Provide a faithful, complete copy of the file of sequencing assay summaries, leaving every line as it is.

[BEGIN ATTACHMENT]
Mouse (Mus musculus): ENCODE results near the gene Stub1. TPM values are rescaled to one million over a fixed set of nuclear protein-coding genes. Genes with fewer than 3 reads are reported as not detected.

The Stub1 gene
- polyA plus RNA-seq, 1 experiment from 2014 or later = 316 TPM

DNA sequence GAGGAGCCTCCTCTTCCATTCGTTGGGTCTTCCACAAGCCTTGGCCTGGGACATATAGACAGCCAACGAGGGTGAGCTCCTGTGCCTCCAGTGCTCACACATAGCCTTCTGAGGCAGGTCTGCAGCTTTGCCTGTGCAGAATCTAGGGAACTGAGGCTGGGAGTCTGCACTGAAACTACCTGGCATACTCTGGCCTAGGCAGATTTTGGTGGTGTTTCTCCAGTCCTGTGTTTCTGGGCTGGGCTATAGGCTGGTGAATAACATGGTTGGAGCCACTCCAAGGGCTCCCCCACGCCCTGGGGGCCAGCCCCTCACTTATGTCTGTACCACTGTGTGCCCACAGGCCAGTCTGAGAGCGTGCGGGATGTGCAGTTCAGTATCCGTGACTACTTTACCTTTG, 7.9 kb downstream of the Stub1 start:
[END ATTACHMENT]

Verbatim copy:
Mouse (Mus musculus): ENCODE results near the gene Stub1. TPM values are rescaled to one million over a fixed set of nuclear protein-coding genes. Genes with fewer than 3 reads are reported as not detected.

The Stub1 gene
- polyA plus RNA-seq, 1 experiment from 2014 or later = 316 TPM

DNA sequence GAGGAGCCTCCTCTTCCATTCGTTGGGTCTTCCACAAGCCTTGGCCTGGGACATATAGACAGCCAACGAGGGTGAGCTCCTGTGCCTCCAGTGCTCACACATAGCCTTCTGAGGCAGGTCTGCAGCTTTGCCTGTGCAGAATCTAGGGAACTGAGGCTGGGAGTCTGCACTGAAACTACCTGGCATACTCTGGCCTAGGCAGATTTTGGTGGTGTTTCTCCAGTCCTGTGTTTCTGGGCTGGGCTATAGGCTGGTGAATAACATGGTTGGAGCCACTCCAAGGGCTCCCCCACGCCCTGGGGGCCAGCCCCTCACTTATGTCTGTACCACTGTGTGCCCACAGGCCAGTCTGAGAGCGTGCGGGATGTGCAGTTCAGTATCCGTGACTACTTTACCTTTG, 7.9 kb downstream of the Stub1 start: